April 20, 2008 – Spc. Justin Rollins
On January 3, 2008, military blogger Major Andrew Olmsted was killed in Iraq. Andrew wrote a blog to be published in the event of his death. While Americans were losing interest in Iraq, Andrew was trying to find the right words to express the peace he had made with the possibility of his death there. Like many who have written about Andrew Olmsted’s remarkable final words, I did not have the honor of knowing Andrew personally but wish now that I had.
Andrew’s blog is replete with self-deprecating humor, which I immediately found endearing. Andrew is also very clear about his reason for being in Iraq–which transcends the politics of war:
“Soldiers cannot have the option of opting out of missions because they don’t agree with them: that violates the social contract. The duly-elected American government decided to go to war in Iraq. (Even if you maintain President Bush was not properly elected, Congress voted for war as well.) . . . Whether or not this mission was a good one, my participation in it was an affirmation of something I consider quite necessary to society. So if nothing else, I gave my life for a pretty important principle; I can (if you’ll pardon the pun) live with that.”
At the same time, he writes that he hopes his death can be a reminder to others about the true costs of war-the costs that Americans, academics, and politicians tend to overlook when calculating the pros and cons of military engagements. The trouble, of course, is that there are no figures for these costs, no meaningful measurements. I believe that numbers alone are insufficient. The value of a human life, and the value of Andrew’s life, cannot be properly expressed by a number, any number.
At the end of his blog, Andrew worries about the suffering his wife will endure and wishes he had been a better husband. It is official. I adore Major Andrew Olmsted. A man I never met and never will. Which brings me to another soldier I posthumously adore: Specialist Justin Rollins.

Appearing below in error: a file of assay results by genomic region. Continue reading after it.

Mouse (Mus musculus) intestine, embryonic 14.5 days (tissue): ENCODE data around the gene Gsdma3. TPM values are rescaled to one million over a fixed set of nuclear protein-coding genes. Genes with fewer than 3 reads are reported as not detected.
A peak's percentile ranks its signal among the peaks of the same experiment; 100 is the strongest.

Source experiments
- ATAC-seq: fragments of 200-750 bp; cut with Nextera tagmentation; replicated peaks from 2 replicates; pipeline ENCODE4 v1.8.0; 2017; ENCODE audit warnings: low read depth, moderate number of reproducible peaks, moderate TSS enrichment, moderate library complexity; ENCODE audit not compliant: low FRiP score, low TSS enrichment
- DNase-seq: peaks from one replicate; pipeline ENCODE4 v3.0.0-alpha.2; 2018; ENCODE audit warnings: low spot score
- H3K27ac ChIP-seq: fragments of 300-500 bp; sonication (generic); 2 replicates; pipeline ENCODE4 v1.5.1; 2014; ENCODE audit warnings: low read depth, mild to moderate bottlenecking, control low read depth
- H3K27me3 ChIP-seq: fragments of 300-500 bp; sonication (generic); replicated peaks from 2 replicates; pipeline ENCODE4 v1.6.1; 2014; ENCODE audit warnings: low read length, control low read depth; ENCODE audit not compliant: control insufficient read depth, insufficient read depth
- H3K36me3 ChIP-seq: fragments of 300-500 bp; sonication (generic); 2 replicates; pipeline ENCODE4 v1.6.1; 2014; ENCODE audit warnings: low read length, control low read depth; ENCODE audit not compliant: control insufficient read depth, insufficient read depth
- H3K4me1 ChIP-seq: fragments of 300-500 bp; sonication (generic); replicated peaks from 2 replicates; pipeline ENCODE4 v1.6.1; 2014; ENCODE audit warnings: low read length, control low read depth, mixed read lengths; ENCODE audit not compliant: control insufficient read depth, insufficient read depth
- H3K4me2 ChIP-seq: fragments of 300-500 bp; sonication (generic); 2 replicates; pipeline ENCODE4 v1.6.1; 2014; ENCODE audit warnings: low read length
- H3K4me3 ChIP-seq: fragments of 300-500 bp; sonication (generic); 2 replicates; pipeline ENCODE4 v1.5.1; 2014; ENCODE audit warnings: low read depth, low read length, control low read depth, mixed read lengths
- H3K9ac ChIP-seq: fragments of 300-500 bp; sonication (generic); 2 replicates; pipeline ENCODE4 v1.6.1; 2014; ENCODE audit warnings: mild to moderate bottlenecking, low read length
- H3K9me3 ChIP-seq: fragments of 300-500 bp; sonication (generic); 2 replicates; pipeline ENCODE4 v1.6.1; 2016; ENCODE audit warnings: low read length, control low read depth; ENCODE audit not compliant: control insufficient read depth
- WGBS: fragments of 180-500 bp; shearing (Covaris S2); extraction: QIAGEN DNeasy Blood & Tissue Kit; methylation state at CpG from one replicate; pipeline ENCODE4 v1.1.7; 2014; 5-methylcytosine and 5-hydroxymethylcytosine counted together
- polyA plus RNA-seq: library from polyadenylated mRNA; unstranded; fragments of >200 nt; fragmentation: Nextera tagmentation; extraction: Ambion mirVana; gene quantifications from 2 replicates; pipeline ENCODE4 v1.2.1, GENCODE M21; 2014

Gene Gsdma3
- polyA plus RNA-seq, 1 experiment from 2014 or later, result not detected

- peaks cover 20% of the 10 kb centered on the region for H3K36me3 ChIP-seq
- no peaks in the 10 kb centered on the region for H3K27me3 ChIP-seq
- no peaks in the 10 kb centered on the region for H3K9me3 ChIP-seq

Justin was part of the 82nd Airborne Division when his team found a litter of motherless puppies. They rescued the puppies and brought them back to their camp. Justin had his picture taken that night holding one of the puppies–a glimpse of the human heart beating beneath all that army-issued gear.
The following day, Justin was killed by a roadside bomb.
My husband asks me why I do things like this: cut Justin’s photo out of the paper and put it on our refrigerator, print out Andrew’s final blog. I do it because I have to. I do it because I don’t want to reduce a human life to a single digit. I do it because it isn’t about what we are losing when a soldier dies, it is about who we have lost.
I just wish every other American was doing it too. If they were, maybe Iraq would still be the number one issue on voters’ minds in November and I would have less people to adore after they have died.
“War is an ugly thing, but not the ugliest of things. The decayed and degraded state of moral and patriotic feeling which thinks that nothing is worth war is much worse. The person who has nothing for which he is willing to fight, nothing which is more important than his own personal safety, is a miserable creature and has no chance of being free unless made and kept so by the exertions of better men than himself.” – John Stuart Mill
I believe this is why I am here and why we are here and why Milspouse Press is here: to remind the American public that “the military” is not some faceless entity. It is an institution comprised of human beings, many of whom are exceptional in ways that go unnoticed… rescuing motherless puppies; worrying about their wives coping with their deaths; sometimes dissenting but serving anyway.